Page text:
This week US safety officials made an appeal to manufacturers to start implementing potentially life-saving collision avoidance systems in all new passenger and commercial vehicles.
The government officials believe the technology already at hand could save more lives and lower injury and crash counts by driving down the number of rear-end crashes. The National Transportation Safety Board published a 63-page report in which it describes rear-end collisions as a factor in around 1,700 deaths and half a million injuries every year. According to the study, if the autos were equipped from the start with today’s often optional collision avoidance systems, the death and injury toll could go down by at least 80 percent. Already available collision avoidance systems use an array of radars, lasers, cameras and other sensors to scan the road ahead and calculate the possibility of a crash – then either warn the driver or use the brakes automatically or both. NTSB’s recommendations are not mandatory, but the agency believes the technology could be easily included as a standard in all new cars, trucks and buses.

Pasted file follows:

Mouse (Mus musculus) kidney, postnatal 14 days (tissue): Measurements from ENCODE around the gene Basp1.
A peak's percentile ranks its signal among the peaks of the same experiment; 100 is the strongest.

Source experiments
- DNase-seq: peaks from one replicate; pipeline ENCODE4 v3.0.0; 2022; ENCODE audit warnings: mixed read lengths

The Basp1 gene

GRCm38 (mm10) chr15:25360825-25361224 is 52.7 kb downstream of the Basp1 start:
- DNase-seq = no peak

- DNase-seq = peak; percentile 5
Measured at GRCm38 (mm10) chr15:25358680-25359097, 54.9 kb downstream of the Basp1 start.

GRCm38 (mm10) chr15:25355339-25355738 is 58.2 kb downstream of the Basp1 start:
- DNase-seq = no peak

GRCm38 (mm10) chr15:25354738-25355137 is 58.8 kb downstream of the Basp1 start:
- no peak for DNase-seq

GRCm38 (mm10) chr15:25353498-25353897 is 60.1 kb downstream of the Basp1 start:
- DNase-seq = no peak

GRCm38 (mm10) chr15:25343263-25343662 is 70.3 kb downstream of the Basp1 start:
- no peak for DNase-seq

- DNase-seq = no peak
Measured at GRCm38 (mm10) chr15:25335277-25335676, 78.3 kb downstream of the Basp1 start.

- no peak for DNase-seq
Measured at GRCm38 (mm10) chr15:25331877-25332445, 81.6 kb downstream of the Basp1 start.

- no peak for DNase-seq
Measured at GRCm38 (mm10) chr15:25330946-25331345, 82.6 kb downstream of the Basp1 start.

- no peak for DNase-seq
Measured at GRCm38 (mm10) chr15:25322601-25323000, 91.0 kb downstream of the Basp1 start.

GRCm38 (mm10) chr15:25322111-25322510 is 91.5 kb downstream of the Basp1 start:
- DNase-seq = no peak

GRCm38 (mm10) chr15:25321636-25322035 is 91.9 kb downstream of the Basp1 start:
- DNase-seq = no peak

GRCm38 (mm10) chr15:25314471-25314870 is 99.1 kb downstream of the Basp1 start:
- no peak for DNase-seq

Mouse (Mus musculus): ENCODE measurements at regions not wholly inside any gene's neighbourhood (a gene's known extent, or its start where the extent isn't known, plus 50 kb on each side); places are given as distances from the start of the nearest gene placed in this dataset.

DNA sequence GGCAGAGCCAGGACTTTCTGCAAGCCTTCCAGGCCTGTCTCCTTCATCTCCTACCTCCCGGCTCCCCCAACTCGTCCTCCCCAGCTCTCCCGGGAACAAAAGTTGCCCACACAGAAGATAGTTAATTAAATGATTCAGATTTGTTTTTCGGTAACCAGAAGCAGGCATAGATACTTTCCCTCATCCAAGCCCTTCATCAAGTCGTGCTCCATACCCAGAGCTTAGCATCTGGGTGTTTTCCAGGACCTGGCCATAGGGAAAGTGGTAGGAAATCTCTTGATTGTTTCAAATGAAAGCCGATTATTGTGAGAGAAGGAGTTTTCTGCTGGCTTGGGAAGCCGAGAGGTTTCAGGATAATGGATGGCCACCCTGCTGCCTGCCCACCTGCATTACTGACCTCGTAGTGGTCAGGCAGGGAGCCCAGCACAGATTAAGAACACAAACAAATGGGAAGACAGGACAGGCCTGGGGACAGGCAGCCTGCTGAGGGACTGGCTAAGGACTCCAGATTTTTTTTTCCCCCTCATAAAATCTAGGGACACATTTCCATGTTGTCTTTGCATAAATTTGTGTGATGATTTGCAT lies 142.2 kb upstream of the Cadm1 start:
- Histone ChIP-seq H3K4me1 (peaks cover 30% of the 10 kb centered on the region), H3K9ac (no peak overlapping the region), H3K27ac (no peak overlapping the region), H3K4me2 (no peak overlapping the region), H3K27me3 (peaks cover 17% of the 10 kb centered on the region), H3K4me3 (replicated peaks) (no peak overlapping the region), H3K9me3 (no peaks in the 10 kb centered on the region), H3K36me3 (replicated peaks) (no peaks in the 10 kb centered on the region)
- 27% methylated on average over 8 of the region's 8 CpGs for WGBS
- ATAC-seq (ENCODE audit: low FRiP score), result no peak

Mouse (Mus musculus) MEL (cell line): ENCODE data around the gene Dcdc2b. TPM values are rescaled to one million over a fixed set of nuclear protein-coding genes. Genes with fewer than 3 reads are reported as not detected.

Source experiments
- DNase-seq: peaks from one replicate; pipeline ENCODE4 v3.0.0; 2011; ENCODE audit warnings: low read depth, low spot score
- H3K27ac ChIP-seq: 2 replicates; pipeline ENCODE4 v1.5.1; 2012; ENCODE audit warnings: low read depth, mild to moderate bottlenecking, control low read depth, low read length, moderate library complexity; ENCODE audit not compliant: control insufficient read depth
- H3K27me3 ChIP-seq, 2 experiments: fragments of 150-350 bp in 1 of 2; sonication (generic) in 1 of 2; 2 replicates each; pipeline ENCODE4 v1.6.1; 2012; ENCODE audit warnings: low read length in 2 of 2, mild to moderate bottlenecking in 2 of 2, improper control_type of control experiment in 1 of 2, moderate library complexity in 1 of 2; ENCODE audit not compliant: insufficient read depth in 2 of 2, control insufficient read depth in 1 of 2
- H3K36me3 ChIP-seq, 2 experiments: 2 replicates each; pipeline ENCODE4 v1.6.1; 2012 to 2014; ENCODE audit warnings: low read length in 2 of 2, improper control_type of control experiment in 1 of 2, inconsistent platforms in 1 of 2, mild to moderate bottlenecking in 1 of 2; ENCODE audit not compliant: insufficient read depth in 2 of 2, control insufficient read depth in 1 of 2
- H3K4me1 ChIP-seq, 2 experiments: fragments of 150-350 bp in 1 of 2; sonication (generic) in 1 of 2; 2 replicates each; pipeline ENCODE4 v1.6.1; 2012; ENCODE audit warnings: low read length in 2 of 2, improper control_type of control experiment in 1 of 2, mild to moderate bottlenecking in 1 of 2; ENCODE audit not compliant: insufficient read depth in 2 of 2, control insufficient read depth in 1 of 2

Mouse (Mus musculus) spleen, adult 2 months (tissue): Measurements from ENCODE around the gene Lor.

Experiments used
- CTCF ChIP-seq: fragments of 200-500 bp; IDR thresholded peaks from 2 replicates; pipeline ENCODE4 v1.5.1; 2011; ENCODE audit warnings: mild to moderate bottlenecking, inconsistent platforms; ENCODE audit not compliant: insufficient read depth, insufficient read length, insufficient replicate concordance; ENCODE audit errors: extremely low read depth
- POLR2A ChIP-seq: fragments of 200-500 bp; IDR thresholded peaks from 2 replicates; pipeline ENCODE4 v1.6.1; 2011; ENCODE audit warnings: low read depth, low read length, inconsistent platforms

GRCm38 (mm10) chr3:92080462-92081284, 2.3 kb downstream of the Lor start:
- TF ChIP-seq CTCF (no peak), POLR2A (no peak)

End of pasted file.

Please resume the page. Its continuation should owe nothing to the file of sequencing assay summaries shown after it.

“Currently available forward collision avoidance technologies for passenger and commercial vehicles still show clear benefits that could reduce rear-end crash fatalities. However, more must be done to speed up deployment of these technologies in all vehicle types,” commented the report, also criticizing the federal auto regulators for not pushing the innovation more. The NTSB said that only four out of 684 passenger vehicle models last year had a complete forward collision avoidance system offered without paying extra cash.